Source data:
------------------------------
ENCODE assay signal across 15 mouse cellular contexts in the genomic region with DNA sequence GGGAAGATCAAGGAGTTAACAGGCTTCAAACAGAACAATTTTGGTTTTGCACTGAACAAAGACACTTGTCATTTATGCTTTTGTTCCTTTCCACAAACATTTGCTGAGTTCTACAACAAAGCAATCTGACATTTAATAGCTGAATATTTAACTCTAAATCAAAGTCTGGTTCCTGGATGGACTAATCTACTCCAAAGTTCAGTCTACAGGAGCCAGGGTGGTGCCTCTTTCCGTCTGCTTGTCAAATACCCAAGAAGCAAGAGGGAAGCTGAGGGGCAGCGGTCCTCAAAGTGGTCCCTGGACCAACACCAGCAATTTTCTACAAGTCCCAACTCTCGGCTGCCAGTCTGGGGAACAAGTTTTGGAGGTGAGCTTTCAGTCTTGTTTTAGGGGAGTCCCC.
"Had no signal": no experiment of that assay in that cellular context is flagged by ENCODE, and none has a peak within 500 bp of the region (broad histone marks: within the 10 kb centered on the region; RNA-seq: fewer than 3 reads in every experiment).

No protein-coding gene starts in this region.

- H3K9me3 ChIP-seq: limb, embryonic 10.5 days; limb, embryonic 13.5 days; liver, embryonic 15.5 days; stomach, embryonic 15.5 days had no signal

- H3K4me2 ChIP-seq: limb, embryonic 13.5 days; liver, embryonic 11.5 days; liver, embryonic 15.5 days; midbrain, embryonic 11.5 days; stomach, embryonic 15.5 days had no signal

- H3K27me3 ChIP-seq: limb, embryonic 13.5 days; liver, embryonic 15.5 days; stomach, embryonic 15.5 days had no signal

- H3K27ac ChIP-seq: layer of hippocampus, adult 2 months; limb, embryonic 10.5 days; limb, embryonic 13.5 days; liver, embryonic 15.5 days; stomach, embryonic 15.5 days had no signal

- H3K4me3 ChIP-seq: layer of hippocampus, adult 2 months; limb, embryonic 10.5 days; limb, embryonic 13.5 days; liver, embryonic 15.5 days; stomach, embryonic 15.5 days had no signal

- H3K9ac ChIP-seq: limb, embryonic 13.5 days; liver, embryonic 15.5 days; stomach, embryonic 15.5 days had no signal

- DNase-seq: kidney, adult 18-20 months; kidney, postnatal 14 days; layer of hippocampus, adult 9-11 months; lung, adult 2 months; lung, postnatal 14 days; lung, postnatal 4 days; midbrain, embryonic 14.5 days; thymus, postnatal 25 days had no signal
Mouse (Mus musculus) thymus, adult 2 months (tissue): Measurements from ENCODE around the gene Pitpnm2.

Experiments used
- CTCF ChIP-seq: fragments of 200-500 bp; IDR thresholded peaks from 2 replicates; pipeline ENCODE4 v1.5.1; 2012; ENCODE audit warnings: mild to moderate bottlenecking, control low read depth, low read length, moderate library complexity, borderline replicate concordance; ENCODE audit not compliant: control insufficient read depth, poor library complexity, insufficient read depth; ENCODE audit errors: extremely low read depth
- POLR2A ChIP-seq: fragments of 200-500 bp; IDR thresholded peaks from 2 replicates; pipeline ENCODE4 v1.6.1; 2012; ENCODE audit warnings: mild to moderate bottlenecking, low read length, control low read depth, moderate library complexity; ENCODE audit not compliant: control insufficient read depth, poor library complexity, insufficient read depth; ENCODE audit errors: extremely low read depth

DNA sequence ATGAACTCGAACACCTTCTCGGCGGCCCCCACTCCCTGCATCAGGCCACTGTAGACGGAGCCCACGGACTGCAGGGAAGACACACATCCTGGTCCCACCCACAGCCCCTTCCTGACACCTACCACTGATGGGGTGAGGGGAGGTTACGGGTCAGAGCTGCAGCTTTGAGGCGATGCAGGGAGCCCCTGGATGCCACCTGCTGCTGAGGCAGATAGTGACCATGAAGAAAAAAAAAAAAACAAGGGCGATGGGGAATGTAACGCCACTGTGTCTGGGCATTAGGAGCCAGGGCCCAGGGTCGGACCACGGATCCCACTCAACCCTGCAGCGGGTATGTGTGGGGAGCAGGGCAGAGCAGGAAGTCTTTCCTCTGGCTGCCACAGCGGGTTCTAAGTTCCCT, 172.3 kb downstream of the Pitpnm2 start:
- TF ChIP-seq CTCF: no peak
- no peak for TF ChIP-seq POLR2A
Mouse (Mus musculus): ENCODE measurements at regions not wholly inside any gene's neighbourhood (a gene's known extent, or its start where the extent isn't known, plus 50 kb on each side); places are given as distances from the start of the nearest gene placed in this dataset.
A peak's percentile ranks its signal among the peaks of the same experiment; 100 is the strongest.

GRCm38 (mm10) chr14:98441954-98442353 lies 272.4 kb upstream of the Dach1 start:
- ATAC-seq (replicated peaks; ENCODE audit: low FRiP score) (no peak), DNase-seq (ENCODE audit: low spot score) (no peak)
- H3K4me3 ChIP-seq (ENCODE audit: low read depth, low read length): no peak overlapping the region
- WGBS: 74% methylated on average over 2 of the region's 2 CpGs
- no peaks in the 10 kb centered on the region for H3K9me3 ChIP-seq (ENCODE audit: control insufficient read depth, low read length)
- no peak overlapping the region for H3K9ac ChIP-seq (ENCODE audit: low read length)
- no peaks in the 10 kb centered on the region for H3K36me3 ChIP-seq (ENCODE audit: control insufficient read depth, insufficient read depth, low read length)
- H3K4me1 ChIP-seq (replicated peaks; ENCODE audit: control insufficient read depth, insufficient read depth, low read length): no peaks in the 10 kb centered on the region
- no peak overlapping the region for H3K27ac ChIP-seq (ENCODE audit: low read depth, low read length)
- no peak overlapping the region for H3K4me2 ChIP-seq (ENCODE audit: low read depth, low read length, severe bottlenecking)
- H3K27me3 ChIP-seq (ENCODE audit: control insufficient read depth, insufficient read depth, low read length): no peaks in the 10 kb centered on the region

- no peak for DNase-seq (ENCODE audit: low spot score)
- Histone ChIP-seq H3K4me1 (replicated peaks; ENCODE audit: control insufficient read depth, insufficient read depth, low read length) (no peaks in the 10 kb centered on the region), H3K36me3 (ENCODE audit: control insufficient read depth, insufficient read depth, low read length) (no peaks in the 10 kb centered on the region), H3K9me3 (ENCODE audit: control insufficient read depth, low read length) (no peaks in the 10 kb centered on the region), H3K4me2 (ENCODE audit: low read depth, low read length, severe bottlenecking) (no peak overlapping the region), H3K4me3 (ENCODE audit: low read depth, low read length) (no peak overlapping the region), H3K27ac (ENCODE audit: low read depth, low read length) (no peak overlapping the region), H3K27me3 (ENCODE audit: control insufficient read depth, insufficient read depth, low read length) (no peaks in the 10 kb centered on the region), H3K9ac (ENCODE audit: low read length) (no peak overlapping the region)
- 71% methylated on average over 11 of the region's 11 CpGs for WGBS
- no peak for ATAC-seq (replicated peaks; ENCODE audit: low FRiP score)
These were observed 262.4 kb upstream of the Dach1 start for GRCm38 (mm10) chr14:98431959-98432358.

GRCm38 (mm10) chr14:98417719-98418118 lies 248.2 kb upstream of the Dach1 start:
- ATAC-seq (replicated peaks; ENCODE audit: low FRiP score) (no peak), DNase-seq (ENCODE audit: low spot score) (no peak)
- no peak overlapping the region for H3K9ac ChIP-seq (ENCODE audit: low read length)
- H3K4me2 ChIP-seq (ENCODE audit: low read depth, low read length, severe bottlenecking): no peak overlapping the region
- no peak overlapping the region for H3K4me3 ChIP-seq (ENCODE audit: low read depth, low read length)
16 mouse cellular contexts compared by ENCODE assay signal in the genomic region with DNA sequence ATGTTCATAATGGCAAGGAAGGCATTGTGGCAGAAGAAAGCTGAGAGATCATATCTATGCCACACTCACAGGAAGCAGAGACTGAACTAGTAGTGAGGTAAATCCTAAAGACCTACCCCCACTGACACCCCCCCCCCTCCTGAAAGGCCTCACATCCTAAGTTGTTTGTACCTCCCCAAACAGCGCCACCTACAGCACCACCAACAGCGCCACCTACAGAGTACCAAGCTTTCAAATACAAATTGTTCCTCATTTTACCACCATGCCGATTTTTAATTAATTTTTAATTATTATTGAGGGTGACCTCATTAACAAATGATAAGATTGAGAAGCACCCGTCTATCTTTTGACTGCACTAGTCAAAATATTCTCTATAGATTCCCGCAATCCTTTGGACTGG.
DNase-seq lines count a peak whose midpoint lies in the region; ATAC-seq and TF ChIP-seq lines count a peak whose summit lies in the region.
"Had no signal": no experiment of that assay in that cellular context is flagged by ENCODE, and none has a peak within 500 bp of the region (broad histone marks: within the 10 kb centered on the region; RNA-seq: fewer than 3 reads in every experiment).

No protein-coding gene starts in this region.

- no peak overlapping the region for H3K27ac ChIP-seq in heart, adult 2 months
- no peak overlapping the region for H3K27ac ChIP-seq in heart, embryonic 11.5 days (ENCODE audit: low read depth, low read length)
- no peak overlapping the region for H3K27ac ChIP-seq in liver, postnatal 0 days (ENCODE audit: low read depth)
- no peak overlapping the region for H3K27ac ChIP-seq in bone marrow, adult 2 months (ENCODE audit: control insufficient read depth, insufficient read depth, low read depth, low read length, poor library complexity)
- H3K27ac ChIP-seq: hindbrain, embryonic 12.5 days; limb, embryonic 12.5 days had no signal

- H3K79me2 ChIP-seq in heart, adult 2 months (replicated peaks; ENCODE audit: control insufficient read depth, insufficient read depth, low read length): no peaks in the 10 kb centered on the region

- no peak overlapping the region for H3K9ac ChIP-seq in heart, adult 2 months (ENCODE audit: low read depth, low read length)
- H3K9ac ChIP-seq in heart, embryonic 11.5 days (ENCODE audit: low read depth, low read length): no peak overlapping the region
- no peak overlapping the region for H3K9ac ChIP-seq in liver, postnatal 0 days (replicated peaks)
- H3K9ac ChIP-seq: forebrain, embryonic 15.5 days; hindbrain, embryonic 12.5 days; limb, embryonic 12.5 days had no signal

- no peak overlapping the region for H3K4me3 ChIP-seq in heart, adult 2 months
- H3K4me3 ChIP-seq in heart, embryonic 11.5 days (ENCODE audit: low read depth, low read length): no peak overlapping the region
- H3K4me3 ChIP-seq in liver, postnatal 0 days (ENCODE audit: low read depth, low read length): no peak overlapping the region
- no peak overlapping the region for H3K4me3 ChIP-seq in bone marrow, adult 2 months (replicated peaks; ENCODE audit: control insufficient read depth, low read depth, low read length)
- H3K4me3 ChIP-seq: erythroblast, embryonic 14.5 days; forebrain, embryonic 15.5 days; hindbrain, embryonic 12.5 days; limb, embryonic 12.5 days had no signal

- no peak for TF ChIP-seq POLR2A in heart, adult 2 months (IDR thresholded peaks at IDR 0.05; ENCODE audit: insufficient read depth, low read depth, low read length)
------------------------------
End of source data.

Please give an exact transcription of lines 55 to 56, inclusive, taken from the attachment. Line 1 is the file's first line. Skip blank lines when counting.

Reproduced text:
- no peak overlapping the region for H3K4me3 ChIP-seq in heart, adult 2 months
- H3K4me3 ChIP-seq in heart, embryonic 11.5 days (ENCODE audit: low read depth, low read length): no peak overlapping the region